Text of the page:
20 December 2012
New flood database expands insurers’ knowledge of risk
A new flood risk database, commissioned by the Insurance Council of Australia (ICA) to help insurers determine flood risk, was launched this week.
The national Flood Exclusion Zones (FEZ) database was developed by Risk Frontiers, an independent risk research centre specialising in the study of natural hazards.
ICA CEO Mr Rob Whelan said the database would assist insurers to understand if properties lay within the boundaries of a flood plain.
“The database can be used in geographical areas where local government flood mapping is not available and where insurers have few other options to assess the level of flood risk. It is one tool insurers may voluntarily use to gain a better understanding of the risk to a property,” he said.
“The new patented FEZ methodology uses a range of factors, including digital elevation, proximity to water courses, land gradient and historical flood records, to identify whether or not an address is likely to have any exposure to riverine flooding.
“Combined with the insurance industry’s National Flood Information Database (NFID), which employs local government flood mapping where it is available, this now gives insurers some form of flood information for about 10.4 million addresses nationwide.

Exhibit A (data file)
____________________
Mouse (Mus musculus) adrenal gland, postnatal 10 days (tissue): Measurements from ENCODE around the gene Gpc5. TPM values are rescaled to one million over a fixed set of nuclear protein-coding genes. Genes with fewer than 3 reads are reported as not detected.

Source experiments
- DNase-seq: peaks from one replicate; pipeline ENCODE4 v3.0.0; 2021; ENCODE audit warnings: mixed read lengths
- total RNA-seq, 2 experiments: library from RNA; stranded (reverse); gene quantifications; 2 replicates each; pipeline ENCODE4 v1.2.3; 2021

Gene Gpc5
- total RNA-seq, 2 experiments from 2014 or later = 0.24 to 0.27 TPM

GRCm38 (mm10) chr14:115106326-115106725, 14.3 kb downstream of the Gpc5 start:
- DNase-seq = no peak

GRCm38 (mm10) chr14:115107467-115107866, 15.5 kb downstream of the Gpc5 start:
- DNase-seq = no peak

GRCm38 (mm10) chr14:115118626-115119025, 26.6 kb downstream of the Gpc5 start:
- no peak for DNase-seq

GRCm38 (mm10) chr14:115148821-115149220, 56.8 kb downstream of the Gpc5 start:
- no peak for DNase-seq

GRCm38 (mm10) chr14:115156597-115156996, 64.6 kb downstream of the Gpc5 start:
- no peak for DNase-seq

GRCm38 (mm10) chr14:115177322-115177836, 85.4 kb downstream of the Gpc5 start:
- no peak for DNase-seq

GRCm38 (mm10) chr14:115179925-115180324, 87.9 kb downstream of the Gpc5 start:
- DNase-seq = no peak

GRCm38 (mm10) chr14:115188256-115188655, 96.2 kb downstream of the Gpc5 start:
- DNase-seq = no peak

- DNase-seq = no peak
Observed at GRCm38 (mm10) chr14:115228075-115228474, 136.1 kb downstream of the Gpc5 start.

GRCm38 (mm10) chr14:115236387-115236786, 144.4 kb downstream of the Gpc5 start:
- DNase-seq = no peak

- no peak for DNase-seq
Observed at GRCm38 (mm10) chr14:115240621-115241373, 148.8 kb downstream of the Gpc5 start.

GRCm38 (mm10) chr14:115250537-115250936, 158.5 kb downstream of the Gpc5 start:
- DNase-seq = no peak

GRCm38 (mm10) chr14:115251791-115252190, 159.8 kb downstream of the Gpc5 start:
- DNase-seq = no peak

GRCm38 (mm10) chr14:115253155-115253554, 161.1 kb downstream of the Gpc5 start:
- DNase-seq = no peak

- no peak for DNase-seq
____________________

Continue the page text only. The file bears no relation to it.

“The database is no substitute for accurate flood mapping, but it provides insurers with a way to determine flood probability in areas where no local digital flood mapping has been made available to the insurance industry.
“The identification of some level of flood risk through FEZ means insurers are more consistently able to identify flood risk and set premiums appropriately.
“Though this is a useful tool that some insurers may choose to employ, it is vital that local governments continue to provide updated flood mapping information to the NFID to enable insurers to more accurately price flood premiums.”
The NFID was developed by the ICA with the assistance of state and territory governments. It is funded by the general insurance industry and provides in-depth information of flood risk to individual properties.
“Unfortunately, not every flood-prone area in Australia is covered by the NFID, as some local governments and floodplain management authorities responsible for this information have yet to release adequate digital flood mapping,” Mr Whelan said.
“There remains a critical need to improve the availability of local government flood mapping so all stakeholders can assess and respond to accurate flood risk information.
“The ICA encourages councils that have recently updated their flood maps to share them with the NFID.”
Local governments who wish to provide updated flood mapping information to the NFID are encouraged to make contact at: firstname.lastname@example.org